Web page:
They purposefully weaken their bodies with alcohol, cigarettes and drugs. They further incapacitate their already-limited critical thinking skills through sleep deprivation and mindless media content. They rarely work out and fill their diets with junk food.
Don’t stoop to their level.
If you’re like me and your schedule is packed, it can be difficult to establish a regiment that keeps you fit. Instead, I personally rely on small steps that ultimately culminate in a better fitness condition. Here’s a few of those steps:
- I was a smoker for five years before I’d had enough of being constantly winded, the nicotine “sickness” you get when you smoke too much, the cravings, the high blood pressure. I know how hard it is, but just remember that for every cigarette you don’t smoke, some thug will smoke it for you and give you a bigger advantage if you have to chase or tussle with him.
- Tip: Quitting is tough– I know, I’ve been through it. But you’ll never succeed if you never try. And you should try it all– gum, mints, patches, whatever you can to kick the habit. It’ll be well worth it and could save your life (and others) in more ways than one.
Reduce your caloric intake:
- Food is fuel. Food has calories. Your body stores calories and if you use them, great. Otherwise, the extra unspent calories eventually turn into fat. Fat is hard to get rid of for most people. If you have a great metabolism and you regularly eat your own body weight in food and never gain a pound, good for you– you’re creating a bad habit that will eventually make you pay when you’re older and your metabolism slows down. You’ll end up being “that guy” that everyone looks at in a high school year book and goes “damn, he used to be so fit.” Prevention is key.
- Tip: Don’t eat out if you can help it– it’s bad for your wallet and your body. If you already pack a lunch, you’re ahead of the curve, but consider exactly what you’re packing. I prefer packing less than I think I’ll actually eat, and what I pack is usually healthy, and I’m no health nut. Yogurt, fruit, nuts, nutrition shakes are staples for me, and I didn’t always enjoy it. But like all things, you’ll eventually learn to.
Find opportunities to burn calories:
- You have to eat, because a hungry officer is an ineffective one. But how do you get rid of the calories you take in? The nature of security work often leaves us without time to actually hit the gym. If you can fit in a schedule, that’s great, but if not, what do you do to avoid getting flabby?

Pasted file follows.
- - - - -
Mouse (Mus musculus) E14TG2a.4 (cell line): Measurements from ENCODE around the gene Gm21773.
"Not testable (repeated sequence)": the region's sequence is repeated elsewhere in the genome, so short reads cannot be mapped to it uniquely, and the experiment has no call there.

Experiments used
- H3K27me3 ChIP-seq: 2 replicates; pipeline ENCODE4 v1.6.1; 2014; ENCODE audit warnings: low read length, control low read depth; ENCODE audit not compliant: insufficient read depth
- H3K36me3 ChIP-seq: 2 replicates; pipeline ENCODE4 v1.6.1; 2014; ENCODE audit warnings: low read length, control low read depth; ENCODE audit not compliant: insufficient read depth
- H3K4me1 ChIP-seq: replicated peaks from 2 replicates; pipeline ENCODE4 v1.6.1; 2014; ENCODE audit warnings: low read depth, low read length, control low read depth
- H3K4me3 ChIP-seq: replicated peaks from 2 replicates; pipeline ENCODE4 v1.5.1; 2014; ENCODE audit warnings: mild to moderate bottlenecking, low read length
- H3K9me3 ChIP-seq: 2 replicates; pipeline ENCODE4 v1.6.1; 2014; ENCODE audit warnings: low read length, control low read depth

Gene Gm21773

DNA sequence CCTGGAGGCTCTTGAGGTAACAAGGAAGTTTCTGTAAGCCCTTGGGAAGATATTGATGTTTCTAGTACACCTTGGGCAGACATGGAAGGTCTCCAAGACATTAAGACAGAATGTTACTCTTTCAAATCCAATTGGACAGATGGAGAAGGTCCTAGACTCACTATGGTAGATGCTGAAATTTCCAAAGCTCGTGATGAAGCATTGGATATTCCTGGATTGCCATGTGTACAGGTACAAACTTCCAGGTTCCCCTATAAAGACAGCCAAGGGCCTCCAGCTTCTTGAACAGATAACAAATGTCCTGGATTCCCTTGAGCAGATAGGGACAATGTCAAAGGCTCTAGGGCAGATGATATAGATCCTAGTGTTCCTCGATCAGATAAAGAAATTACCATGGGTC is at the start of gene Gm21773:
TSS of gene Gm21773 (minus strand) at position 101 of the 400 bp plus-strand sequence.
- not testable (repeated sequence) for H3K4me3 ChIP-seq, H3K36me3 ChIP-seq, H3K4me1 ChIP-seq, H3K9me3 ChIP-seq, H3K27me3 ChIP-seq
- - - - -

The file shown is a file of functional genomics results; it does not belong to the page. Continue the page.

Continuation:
- Tip: Is your regular patrol route a quarter mile long? Double it, or do them twice as often. Take stairs whenever possible. Personally, I’m a big fan of Izumi Tabata‘s work– if you have even five or ten minutes to spare, and some simple home equipment, you can always squeeze in a work out. Search for workouts based on Tabata’s research and pick one you like– I started with this one three years ago. Whatever you pick, make sure you stick to it.
I hope you’ve found this piece helpful to you in your goals for self-improvement. There’s a lot we can learn about ourselves through security work– our commitment to physical fitness, societal impact, the pursuit of knowledge, all of these things are instrumental not only to the effective security personnel, they are also critical to being a productive human being in general.
There are countless more things I haven’t covered here that makes thugs stupid, but I hope this opens your eyes to your own shortcomings. I hope you view this as a challenge, no matter what point of life you’re at. Whether you’re 17 or 70 years old, you can always do better. Life isn’t fair, so we build and gain advantages to help tip the scales in our favor. What are you going to accomplish for yourself?
Until next time, stay safe out there.